Although abortive, the project was a striking testimony to the far-reaching missionary vision of Calvin and his Genevan colleagues. Calvin’s interest in missions did not wane throughout his ministry in Geneva.[11]

Despite setbacks due to persecution and other limitations the missionary endeavors of Calvin and the Geneva churches during this time was nothing short of amazing.  Over one hundred underground churches were planted in France by 1560. By 1562, that number had increased to 2,150, producing more than three million members.  Some of these churches had thousands of members[12].  One French church in Bergerac wrote to Calvin saying,

There is, by the grace of God, such a movement in our district that the devil is already for the most part driven out, so that we are able to provide ministers for ourselves. From day to day, we are growing, and God has caused His Word to bear such fruit that at sermons on Sundays, there are about four- to five-thousand people.[13]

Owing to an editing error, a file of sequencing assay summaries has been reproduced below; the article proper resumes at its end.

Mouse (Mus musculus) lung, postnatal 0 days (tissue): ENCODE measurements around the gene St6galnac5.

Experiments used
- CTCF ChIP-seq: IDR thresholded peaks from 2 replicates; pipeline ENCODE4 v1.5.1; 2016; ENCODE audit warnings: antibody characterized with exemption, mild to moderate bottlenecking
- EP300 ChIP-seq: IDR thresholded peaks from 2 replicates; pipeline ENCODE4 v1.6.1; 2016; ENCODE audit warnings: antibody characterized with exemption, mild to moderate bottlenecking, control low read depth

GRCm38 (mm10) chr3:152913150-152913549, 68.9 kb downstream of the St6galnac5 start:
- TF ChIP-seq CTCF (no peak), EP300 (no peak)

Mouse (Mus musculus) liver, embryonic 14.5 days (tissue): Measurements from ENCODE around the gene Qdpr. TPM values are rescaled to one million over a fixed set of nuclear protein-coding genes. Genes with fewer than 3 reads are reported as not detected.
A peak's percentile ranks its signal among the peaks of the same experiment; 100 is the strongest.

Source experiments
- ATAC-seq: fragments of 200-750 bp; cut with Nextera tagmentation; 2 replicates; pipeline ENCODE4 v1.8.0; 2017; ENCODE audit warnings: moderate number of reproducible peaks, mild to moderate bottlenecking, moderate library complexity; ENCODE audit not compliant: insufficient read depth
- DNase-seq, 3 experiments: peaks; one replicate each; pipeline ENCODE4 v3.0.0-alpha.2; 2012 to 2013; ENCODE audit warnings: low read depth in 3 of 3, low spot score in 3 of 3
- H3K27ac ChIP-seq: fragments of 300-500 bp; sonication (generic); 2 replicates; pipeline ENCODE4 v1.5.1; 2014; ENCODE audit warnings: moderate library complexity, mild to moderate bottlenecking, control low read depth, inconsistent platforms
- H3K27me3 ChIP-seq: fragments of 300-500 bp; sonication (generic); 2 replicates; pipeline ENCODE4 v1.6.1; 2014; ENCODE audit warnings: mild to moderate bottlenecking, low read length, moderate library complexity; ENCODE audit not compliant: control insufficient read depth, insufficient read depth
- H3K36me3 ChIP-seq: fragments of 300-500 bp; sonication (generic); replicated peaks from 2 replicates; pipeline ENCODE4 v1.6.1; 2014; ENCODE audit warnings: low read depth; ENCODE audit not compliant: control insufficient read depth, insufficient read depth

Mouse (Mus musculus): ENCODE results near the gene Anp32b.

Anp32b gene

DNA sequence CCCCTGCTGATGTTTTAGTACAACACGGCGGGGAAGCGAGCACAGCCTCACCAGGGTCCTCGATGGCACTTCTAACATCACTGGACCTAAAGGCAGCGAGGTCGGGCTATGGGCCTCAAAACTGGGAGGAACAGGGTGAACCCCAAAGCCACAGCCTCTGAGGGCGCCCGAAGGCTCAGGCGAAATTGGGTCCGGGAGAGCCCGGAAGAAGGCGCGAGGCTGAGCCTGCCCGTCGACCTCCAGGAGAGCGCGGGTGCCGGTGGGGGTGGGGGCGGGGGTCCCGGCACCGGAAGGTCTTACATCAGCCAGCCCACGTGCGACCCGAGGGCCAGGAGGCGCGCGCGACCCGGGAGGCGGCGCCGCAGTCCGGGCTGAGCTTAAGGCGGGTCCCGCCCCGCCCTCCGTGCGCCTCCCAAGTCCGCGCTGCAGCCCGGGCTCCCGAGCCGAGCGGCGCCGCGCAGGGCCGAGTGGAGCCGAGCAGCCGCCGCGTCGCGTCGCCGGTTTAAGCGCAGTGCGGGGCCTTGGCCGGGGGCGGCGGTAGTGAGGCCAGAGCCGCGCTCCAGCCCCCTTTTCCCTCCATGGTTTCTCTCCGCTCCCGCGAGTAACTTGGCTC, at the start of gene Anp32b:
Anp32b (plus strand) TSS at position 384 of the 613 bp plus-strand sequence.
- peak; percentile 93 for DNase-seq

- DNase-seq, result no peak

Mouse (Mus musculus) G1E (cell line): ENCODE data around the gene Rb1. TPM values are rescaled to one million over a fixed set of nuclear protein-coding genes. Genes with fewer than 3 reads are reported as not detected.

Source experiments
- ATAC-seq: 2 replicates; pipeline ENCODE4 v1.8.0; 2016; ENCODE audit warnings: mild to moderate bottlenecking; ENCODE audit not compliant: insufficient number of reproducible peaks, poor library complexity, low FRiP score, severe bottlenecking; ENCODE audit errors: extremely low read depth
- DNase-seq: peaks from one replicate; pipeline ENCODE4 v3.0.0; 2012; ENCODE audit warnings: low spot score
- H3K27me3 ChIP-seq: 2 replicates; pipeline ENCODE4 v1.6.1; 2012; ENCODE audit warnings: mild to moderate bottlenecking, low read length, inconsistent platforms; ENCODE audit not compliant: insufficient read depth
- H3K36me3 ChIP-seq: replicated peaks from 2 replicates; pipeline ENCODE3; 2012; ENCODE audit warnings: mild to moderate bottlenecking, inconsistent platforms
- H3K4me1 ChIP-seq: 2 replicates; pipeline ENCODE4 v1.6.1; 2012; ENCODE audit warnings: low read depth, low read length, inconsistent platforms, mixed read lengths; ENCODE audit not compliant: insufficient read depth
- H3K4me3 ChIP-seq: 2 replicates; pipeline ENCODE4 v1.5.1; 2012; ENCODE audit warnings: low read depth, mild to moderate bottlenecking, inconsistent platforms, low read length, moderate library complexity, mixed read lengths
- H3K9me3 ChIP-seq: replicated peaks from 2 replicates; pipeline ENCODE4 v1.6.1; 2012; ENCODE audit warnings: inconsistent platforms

This also shows another side of Calvin’s missionary involvement.  He didn’t just send these men off and forget about them.  He corresponded with them.  As Frank James points out,

Calvin did not just educate them and send men back to France. These missionaries did not just become photographic memories on Calvin's refrigerator door. On the contrary; Calvin remained intimately involved in all that they were doing. The Genevan archives hold hundreds of letters containing Calvin's pastoral and practical advice on establishing underground churches. He did not just send missionaries; he invested himself in long-term relationships with them.[14]